Firmware cmd block length


I am looking to add features to the firmware and noticed that you are receiving 5 bytes before processing a command.

0 = dummy
1 = command
2 = pin
3 = other data
4 = other data

More details here:

The current firmware:

I am looking at adding support for the Chainable RGB Led.
I found an Arduino library that works, however, I need more than 2 bytes to issue a command.

I had to change the constructor, to use a begin() method, like Karan did here:

0 = dummy
1 = command
2 = pin (dio, clock will always be dio + 1)
3 = number of leds in the chain
4 = which led do you want to light up
5 = red
6 = green
7 = blue

I was looking into ways I could squish the values into only two bytes, but it would mean drastically limiting the number of available colours. There has to be a better way…

Looking at your firmware, was there a reason you chose 5 bytes in your .receiveData() method? Is there a limit to how many bytes can be sent in a block?

In .receiveData() it looks like every 5 bytes you reset the index and start adding to the next command, and once it reaches 5 bytes, the main loop() runs the command.

Would it be possible to instead of counting n bytes before executing a command, provide a block length byte, for sensors such as this with a larger than normal number of bytes?

eg. the block would look something like this
0 = dummy
1 = block length
2 = command
3 = pin
4 = other data
5 = other data

13 = other data
14 = other data etc

Another possibility could be a end of block command, which keeps adding to the cmd[] array until the end is detected.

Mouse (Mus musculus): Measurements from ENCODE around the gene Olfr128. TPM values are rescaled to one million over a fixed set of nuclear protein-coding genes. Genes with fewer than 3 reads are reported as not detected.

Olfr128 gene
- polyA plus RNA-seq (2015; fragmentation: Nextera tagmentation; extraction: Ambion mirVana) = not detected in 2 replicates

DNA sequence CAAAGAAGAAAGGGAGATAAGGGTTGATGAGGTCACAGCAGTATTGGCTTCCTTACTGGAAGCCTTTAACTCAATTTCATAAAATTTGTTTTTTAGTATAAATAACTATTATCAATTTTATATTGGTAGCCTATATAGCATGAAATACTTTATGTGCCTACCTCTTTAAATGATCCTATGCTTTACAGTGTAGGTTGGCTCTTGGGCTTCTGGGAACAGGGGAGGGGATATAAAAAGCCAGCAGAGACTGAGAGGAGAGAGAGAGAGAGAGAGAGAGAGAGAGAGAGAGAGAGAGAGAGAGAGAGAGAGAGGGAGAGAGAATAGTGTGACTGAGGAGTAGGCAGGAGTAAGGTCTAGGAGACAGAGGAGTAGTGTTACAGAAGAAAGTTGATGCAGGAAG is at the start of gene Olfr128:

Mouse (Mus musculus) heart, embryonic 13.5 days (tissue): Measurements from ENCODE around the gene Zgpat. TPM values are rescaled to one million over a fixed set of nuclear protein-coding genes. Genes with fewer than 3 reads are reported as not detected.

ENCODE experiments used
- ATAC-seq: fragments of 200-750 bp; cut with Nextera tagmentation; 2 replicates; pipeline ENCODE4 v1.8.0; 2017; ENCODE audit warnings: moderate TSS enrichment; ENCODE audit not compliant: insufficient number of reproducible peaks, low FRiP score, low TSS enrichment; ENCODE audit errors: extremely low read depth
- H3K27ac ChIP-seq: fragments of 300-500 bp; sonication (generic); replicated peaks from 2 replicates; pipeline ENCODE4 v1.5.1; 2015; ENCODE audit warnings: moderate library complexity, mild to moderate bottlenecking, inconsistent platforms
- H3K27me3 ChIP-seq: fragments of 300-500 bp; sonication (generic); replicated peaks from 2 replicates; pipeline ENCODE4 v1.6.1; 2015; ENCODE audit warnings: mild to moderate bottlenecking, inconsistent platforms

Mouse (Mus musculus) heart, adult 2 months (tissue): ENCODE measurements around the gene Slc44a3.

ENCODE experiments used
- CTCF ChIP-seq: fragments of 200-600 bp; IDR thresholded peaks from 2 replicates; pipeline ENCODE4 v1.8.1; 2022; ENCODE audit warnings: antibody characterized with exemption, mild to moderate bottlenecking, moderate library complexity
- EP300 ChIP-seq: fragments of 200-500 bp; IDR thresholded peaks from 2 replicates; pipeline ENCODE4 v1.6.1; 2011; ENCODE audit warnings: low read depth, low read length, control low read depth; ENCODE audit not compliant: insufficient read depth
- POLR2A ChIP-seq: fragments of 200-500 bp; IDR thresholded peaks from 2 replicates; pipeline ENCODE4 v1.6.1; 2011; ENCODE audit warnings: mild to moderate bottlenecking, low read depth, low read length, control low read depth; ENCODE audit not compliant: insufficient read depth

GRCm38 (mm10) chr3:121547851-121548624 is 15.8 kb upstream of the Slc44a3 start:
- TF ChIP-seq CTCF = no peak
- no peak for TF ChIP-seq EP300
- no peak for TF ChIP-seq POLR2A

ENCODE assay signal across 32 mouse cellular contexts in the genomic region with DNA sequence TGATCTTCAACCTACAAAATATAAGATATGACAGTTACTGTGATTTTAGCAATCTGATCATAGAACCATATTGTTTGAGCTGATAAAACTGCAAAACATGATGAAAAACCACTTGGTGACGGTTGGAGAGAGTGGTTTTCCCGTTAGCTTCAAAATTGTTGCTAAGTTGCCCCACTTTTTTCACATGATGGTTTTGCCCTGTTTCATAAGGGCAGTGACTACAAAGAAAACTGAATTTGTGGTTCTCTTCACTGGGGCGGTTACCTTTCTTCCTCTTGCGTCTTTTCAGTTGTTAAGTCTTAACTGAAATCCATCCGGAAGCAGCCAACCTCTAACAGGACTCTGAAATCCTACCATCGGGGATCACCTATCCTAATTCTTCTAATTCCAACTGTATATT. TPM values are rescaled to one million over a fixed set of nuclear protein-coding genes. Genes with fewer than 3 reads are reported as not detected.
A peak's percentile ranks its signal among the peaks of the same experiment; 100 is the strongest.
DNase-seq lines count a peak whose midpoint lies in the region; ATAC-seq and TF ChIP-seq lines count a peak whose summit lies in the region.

0 = dummy
1 = command
2 = pin
3 = other data

14 = other data
15 = end

Does anyone have any feedback / suggestions?
I am going to start experimenting.

There was not a specific reason why we choose 5 bytes, but it looked more than enough for most of the applications and we wanted to keep the overhead at the minimum.
If you have too much code which goes into the ISR that handles the I2C read and writes on the Atmega328, then that could start causing problems. Keeping the messages short helped us a lot when we started with the GoPiGo. In the GoPiGo the firmware is pretty big and takes some time to execute. We were had complete the I2C transactions in less than a fixed time otherwise the firmware crashes. We haven’t seen the firmware crash on the GrovePi, but it can cause instability.

Now coming to increasing the message length, right now we don’t have any big reasons to increase the command length. You have 3 bytes at your disposal, so that’s 24 bits. It’ll be great if you could do some bit level operations to send the commands. It should be pretty simple to do that in C and Python both. Just try to avoid that if possible and we’ll also be very cautious to merge that to the current repository or completely avoid it as it can break a lot of things.

If you are really going down this path then having a logic analyzer at had would be very useful. It’s very hard to figure out what’s going on in the I2C bus without it.

Keep us posted on how things go.